The most common reason for failure of neighborhood based initiatives is triangles attempting to provide choice, care, citizenship, and capacity. In this confused effort, they not only fail to perform essential associational functions, but they can also promote the decline of associations by claiming that they can do what only associations can do.

It is important to recognize that institutional triangles have appropriate and necessary functions. If we want to fly an airplane we cannot do it in an associational form. We cannot have a pilot who says, “Well folks, we are all here. Where should we go?” At the same time, if we want to have citizens creating and implementing a vision for their neighborhood’s future, we cannot get an institution to do it for them. Instead they must fulfill a role called citizenship and use their principal tool – associations.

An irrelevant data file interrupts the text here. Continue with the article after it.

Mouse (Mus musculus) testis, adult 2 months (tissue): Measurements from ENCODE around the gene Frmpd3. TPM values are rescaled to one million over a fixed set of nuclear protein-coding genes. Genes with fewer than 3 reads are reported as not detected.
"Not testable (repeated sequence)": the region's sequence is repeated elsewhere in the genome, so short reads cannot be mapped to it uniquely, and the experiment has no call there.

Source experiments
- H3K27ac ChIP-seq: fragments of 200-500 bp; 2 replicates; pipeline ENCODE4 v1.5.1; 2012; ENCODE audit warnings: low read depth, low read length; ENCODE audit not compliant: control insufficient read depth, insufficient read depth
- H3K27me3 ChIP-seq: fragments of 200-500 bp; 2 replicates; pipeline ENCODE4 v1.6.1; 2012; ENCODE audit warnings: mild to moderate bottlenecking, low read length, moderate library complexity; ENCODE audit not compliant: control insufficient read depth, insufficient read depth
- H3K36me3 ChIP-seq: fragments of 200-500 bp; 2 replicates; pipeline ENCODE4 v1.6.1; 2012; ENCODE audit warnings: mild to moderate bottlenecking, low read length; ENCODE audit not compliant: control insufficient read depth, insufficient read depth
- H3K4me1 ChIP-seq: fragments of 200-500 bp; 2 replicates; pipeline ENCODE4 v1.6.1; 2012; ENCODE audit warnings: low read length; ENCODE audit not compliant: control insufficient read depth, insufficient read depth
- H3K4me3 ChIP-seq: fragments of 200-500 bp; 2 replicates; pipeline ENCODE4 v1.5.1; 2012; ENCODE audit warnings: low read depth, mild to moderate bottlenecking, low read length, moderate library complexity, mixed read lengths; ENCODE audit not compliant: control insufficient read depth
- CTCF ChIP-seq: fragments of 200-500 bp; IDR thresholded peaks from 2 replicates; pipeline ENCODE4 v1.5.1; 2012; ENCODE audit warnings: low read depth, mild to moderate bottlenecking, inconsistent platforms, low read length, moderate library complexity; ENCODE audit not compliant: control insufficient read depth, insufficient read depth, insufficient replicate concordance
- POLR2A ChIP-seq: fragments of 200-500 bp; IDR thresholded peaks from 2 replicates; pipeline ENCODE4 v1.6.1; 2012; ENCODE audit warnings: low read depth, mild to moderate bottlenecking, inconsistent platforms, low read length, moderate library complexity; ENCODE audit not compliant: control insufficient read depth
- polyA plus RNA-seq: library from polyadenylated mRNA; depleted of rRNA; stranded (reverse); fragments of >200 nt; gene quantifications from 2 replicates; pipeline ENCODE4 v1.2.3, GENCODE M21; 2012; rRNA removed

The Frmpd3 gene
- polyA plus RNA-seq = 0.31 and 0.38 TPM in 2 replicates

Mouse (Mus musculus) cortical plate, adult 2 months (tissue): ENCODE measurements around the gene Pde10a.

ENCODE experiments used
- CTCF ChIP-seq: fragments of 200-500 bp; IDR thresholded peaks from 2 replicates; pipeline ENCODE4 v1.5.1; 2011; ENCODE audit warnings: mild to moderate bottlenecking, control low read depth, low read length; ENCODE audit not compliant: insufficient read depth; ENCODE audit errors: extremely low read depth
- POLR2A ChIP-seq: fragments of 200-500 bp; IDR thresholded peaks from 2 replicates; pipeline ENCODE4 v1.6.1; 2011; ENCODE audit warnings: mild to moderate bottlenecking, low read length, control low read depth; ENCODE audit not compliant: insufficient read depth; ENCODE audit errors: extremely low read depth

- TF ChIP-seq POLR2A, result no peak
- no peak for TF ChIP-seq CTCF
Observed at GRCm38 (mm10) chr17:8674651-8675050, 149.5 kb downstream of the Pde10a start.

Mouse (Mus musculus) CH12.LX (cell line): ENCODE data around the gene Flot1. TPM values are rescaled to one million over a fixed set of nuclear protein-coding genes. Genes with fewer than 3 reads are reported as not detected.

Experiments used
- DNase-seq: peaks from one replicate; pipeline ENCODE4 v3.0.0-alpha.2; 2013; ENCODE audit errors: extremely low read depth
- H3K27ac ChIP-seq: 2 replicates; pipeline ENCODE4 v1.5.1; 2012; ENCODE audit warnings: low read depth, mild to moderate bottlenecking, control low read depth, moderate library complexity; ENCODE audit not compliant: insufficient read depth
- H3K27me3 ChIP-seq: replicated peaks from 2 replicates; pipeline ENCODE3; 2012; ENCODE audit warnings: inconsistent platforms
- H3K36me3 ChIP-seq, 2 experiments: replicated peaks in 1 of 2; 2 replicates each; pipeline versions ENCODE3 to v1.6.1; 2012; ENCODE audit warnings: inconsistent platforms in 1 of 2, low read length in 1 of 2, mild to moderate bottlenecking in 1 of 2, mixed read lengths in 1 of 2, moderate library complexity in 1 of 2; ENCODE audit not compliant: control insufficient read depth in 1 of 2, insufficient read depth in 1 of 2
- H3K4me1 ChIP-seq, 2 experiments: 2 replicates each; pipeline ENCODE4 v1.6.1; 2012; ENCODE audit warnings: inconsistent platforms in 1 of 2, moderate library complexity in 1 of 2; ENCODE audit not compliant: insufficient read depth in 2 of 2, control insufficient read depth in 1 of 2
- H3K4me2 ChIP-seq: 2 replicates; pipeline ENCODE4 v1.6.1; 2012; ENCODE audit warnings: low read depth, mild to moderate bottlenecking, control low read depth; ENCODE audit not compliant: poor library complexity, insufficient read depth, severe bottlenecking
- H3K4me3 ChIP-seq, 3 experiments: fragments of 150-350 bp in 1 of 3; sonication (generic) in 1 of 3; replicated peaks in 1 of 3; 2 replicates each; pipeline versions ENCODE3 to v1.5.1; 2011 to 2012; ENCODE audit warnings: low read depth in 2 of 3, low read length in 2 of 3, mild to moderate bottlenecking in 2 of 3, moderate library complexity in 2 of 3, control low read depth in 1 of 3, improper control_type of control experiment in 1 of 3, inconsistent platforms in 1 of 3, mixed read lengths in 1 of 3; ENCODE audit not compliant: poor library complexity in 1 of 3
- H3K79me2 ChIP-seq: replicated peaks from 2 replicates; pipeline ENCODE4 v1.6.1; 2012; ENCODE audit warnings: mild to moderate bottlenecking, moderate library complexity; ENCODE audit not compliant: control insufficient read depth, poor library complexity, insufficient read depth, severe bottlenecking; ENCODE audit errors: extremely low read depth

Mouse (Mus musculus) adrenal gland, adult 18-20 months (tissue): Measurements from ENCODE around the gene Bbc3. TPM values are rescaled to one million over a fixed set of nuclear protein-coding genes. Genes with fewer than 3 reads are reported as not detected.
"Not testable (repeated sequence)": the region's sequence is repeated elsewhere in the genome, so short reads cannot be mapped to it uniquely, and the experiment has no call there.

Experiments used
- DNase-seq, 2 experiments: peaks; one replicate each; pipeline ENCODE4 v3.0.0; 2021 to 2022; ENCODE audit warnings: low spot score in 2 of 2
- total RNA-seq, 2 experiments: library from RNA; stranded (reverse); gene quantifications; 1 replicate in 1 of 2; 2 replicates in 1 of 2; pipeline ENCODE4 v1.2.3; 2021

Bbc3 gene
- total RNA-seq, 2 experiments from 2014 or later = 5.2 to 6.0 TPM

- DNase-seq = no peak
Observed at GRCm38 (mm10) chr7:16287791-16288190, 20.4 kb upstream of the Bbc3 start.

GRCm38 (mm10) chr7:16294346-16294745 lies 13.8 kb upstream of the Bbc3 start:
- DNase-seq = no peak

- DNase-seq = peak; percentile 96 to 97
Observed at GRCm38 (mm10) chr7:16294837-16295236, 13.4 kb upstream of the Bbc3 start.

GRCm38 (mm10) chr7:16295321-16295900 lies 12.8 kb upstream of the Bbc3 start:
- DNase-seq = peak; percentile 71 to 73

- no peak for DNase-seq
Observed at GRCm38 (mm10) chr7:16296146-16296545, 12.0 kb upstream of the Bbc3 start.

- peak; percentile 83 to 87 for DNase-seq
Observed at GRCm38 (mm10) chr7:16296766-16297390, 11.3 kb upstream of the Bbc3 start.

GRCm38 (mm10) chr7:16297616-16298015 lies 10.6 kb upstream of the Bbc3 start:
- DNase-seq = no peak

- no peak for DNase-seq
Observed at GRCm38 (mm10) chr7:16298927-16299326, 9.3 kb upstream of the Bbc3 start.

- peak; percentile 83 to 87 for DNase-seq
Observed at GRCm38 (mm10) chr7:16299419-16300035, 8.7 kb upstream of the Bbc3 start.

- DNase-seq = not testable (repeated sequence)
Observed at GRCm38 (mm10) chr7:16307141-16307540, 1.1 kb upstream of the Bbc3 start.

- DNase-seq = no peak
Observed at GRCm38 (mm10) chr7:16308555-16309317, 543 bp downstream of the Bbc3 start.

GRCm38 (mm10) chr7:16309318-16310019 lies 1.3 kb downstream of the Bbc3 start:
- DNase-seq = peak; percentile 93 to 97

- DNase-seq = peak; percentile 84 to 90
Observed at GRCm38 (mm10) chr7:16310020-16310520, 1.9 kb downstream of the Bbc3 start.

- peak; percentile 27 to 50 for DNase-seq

There are seven distinctively associational functions in local places. These are functions that, if unperformed, will create a widespread decline in the well-being of neighbors and increase their dependence on inadequate institutional substitutions.

First, our neighborhoods and associational relationships are the primary source of our health. How long we live and how often we are sick is determined by our personal behavior, our social relationships, our physical environment, and our income. As neighbors, we are the people who can change these things through our associated activity. Medical systems and doctors cannot. This is why epidemiologists agree that medical care counts for less than 15% of what will allow us to be healthy. Indeed, most informed medical leaders advocate for community health initiatives because they recognize their systems have reached the limits of their health-giving power.